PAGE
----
“We were not in a position where we were saying, let’s do it like that,” Dombrowski said. “If we felt the best way of doing it was getting a starter somewhere else and then a reliever in another place, we would’ve done that, too. It just so happened that it all worked out in that one place that we were able to make the total acquisition.”
The Phillies were willing to trade Howard, but only for a starter with more than two months of control. Gibson, under contract next year for $7.67 million, fit that description.
“We weren’t going to talk about [Howard] for just a person that would be a free agent at the end of the year,” Dombrowski said. “We also got Crouse back, so that made a difference, too. But when you can look towards next year, [Gibson] puts us in a position where it basically solidifies your starting rotation. It wasn’t the driving force that we had to have somebody [under control], but it was helpful.”
If the Phillies had acquired Anderson, Dombrowski conceded, they may not have pursued another starter before July 30, especially because the medical staff believed Eflin would return. It’s likely they would have acquired a reliever in a separate trade and still moved Suárez into the rotation.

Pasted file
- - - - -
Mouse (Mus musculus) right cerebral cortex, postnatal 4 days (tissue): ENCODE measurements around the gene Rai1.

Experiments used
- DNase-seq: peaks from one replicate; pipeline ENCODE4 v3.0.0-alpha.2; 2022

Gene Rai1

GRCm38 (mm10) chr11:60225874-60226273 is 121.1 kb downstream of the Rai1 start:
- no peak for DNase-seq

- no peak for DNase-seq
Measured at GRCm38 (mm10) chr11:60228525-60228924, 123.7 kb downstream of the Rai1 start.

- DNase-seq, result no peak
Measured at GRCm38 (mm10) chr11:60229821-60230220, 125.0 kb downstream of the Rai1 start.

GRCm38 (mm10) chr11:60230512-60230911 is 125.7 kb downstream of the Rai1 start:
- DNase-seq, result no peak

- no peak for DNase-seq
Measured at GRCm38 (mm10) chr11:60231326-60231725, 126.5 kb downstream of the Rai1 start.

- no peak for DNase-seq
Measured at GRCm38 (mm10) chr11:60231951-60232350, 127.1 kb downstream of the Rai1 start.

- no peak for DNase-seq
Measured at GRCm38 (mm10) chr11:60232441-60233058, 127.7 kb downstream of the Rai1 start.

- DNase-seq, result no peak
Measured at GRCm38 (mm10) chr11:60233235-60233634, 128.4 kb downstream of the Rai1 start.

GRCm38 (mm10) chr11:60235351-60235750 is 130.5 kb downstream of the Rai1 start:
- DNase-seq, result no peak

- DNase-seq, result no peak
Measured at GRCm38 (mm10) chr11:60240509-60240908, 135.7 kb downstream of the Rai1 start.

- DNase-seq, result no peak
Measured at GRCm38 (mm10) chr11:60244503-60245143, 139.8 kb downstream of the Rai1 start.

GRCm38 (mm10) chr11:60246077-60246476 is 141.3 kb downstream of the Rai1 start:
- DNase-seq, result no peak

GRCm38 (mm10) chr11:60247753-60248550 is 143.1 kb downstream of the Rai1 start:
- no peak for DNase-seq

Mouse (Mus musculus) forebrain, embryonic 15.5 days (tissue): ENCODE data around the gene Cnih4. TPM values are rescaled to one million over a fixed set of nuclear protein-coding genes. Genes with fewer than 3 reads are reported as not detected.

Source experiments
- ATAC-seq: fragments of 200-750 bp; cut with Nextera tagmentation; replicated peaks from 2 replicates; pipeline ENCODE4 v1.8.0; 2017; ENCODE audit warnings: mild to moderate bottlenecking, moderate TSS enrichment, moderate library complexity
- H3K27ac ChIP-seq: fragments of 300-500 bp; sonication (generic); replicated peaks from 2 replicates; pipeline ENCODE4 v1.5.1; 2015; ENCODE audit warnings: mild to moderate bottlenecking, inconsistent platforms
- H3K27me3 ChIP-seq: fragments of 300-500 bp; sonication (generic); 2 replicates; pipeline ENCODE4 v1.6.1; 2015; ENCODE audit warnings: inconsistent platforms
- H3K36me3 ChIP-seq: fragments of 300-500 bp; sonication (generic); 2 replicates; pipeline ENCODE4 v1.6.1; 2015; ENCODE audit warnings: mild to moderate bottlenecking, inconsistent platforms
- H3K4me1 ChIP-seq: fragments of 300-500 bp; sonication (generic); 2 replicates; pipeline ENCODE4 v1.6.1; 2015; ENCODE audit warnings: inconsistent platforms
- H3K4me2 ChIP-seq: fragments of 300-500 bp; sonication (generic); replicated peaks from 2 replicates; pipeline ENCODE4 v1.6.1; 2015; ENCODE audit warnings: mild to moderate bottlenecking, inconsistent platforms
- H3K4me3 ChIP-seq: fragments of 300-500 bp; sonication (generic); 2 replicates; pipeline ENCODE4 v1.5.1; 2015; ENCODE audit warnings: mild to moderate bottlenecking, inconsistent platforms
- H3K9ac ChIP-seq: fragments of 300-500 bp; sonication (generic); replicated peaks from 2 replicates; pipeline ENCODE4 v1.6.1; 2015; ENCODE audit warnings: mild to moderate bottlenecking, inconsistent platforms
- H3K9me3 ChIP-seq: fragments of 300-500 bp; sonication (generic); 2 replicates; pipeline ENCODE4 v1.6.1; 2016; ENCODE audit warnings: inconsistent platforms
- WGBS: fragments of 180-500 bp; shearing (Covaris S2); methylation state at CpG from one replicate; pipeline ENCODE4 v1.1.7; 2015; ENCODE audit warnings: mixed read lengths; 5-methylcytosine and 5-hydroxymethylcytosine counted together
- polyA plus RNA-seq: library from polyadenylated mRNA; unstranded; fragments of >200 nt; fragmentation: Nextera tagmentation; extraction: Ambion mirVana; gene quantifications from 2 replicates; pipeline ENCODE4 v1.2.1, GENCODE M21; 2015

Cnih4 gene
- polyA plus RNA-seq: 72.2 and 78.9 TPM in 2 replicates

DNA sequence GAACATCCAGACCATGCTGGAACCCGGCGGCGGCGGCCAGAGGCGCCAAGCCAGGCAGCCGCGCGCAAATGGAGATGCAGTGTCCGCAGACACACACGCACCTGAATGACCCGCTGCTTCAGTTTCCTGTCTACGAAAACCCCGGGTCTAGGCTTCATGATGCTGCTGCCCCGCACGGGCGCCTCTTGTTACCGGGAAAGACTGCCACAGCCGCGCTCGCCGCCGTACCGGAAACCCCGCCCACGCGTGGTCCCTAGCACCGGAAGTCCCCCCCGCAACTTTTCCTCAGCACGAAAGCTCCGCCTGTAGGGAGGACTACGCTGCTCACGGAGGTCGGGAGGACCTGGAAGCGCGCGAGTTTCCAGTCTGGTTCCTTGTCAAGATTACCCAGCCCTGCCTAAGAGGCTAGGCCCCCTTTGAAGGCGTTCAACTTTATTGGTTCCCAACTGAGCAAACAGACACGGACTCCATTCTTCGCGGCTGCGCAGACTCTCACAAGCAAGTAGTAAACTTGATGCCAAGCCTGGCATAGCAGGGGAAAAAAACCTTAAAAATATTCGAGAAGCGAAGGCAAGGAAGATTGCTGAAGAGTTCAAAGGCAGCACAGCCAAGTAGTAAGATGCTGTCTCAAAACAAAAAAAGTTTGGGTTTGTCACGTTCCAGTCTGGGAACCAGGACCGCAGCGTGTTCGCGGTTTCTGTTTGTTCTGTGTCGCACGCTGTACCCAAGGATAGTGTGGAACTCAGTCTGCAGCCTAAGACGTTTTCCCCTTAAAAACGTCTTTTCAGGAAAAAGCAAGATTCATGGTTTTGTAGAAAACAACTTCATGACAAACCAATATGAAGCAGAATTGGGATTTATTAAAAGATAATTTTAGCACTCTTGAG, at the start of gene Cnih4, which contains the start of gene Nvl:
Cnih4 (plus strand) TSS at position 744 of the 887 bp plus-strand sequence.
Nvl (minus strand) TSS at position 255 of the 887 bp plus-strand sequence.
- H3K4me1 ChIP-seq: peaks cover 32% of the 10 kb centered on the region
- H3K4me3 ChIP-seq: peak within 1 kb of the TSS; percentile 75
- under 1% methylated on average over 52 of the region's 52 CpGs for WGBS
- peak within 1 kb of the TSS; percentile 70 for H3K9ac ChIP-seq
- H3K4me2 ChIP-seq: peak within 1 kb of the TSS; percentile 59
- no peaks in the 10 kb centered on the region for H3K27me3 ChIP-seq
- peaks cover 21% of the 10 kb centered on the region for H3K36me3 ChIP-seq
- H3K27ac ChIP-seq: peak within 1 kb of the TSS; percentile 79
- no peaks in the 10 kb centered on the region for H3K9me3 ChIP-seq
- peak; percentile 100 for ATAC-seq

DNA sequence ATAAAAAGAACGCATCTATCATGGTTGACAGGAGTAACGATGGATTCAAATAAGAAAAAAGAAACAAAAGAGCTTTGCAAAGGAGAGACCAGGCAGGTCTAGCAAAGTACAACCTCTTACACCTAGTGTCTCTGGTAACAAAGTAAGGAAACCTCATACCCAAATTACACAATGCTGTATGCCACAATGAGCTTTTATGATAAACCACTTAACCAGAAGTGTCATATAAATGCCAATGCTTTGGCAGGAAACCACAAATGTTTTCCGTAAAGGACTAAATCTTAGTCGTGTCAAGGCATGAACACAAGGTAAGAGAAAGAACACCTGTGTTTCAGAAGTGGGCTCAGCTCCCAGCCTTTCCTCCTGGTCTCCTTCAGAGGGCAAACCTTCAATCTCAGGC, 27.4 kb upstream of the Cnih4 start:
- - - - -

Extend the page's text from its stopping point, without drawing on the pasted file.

But an internal debate centered on one question: Could Suárez, who hadn’t started even in triple A since early in the 2019 season and was closing games for the Phillies in July, make a midyear transition to starting?
“A lot of people felt that he was going to be a starting pitcher in his career and that he was capable of doing that,” Dombrowski said. “The biggest thing was, how would we do it? Because he hadn’t been stretched out. How would we work that into the equation?”
The build-up was gradual but swift. Suárez threw 33 pitches on Aug. 2 in Washington, 61 on Aug. 7 against the Mets, 82 on Aug. 12 against the Los Angeles Dodgers, and 86 on Aug. 18 in Arizona. By his fifth start, Aug. 24 against the Tampa Bay Rays, he reached the seventh inning and 99 pitches.
And the results have been superb. Entering his scheduled start Saturday against the Pirates, Suarez has a 1.99 ERA in 49⅔ innings over 10 starts while holding opponents to a .227 average and one home run.
Gibson had a 4.16 ERA in nine starts for the Phillies entering Friday night against the Pirates, a notch below Anderson’s 3.38 mark in 10 starts for Seattle. But the Phillies won four of Gibson’s first five starts. And although a startling lack of pitching depth has left the Phillies to use the bullpen in lieu of a fifth starter down the stretch, Gibson and Suarez brought stability to the No. 3 and No. 4 spots.
“You have to make some quick decisions at the time,” Dombrowski said. “I really haven’t reflected much upon it other than we just thought, if we were going to compete to try to get into the postseason, we needed to go out there on a more consistent basis with our starters. That was the bottom line. We’re happy with the deal that we made.”